Indigenous activists from all around the world are calling on a United Nations committee to make cultural appropriation a criminal offense.
The 189-delegate committee, which is a subset of the UN’s World Intellectual Property Organization, has been in Geneva this week working on a task that it began in 2001: Creating international regulations would ban people from “stealing” indigenous art, dance, and medicine.
This is, of course, incredibly stupid. Almost everything in the world has been called “cultural appropriation” by now, and it would be hard to think of a single person who might not end up inadvertently violating one of these laws. Yes, to be fair, the people advocating for them likely just want to penalize the big business who “steal” other culture’s traditions to make money — for example, Anaya pointed out Urban Outfitters selling “Navajo hipster panties” — but everything from being a white girl who wears hoop earrings to styling your eyebrows in a certain way has been deemed “cultural appropriation” at this point. I’m a white girl wearing hoop earrings right now. Should I get a ticket? Maybe go to jail? Or would the laws only apply to sales? What if my life got a little tough, and I sold my hoop earrings online for a little extra cash? Then would I be a violator? And who would get to decide?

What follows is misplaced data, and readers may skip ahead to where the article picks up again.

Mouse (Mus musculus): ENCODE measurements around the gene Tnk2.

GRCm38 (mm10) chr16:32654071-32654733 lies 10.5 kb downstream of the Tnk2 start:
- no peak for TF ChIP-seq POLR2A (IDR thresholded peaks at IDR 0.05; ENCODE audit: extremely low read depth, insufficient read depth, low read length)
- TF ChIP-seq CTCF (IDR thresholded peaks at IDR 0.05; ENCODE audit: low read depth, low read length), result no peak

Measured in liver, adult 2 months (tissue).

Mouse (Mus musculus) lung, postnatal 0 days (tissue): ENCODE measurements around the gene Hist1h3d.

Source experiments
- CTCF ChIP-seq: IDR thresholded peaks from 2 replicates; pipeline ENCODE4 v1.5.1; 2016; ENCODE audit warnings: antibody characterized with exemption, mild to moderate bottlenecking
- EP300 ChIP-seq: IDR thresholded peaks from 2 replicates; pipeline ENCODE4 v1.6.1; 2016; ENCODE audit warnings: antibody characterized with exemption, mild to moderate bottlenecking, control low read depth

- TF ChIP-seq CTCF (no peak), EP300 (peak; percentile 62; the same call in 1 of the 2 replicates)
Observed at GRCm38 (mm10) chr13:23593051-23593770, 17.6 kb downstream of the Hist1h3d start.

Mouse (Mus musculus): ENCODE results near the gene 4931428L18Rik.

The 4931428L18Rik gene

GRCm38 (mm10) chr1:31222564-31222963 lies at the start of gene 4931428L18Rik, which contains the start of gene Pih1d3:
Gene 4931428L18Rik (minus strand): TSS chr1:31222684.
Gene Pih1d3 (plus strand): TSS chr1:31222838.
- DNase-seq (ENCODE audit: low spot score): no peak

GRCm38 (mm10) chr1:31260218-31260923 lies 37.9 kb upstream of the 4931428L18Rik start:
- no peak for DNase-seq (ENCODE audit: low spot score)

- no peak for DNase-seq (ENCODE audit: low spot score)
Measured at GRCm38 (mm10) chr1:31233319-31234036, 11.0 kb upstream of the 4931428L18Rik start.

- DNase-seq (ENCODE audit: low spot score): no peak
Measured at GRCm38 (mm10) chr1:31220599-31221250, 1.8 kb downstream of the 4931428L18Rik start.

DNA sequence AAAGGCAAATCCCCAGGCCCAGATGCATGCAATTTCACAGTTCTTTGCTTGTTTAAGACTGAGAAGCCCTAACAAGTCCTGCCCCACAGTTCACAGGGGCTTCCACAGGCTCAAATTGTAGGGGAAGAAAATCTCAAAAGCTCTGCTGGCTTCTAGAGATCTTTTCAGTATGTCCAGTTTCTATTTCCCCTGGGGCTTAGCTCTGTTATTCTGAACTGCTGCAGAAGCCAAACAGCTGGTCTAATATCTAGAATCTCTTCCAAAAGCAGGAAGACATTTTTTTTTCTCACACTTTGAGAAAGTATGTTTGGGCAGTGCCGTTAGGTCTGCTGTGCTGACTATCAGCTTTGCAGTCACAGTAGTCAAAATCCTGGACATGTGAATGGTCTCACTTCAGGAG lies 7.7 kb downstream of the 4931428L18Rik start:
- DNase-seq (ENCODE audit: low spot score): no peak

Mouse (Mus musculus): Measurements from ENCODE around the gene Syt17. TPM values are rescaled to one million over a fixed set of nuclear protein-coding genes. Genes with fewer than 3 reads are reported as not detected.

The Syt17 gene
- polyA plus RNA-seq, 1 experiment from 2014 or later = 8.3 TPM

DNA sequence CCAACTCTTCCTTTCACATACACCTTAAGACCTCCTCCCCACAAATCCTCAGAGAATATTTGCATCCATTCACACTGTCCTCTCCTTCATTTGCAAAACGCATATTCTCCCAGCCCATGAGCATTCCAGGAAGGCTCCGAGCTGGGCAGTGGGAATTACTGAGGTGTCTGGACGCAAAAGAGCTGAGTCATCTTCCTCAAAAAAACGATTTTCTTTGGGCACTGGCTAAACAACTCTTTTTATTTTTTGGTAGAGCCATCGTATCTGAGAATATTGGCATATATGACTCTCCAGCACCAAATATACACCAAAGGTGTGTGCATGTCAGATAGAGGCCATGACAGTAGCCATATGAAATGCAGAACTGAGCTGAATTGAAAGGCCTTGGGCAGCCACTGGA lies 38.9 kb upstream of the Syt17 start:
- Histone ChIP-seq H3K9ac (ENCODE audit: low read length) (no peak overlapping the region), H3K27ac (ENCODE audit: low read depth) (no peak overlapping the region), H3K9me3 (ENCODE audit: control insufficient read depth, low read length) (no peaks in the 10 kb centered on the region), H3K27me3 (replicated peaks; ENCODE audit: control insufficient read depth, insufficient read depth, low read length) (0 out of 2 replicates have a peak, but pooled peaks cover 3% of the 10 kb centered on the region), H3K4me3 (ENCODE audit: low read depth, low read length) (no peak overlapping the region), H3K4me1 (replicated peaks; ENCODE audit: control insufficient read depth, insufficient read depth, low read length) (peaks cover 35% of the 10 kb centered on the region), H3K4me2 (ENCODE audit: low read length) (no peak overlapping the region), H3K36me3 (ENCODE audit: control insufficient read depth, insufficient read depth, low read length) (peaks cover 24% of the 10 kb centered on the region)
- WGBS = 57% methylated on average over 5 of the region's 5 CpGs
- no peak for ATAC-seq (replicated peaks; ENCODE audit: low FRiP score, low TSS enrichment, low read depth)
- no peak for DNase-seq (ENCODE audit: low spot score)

The “hoop earrings” issue brings up another point. Usually, when social-justice types bring up hoop earrings, they talk about them as belonging to black and Hispanic women today — which is why white chicks like me can’t wear them. In reality, though, hoop earrings actually go much further back, to ancient times — which brings me to the larger issue: We as humans have been around for awhile at this point. So long in fact, that almost everything has some root in “ancient times”; it would be very tough to think of even one modern “original” idea that cannot be traced back to inspiration from another culture. Should we really be placing blanket criminal restrictions on innovation?
– Katherine Timpf is a reporter for National Review Online.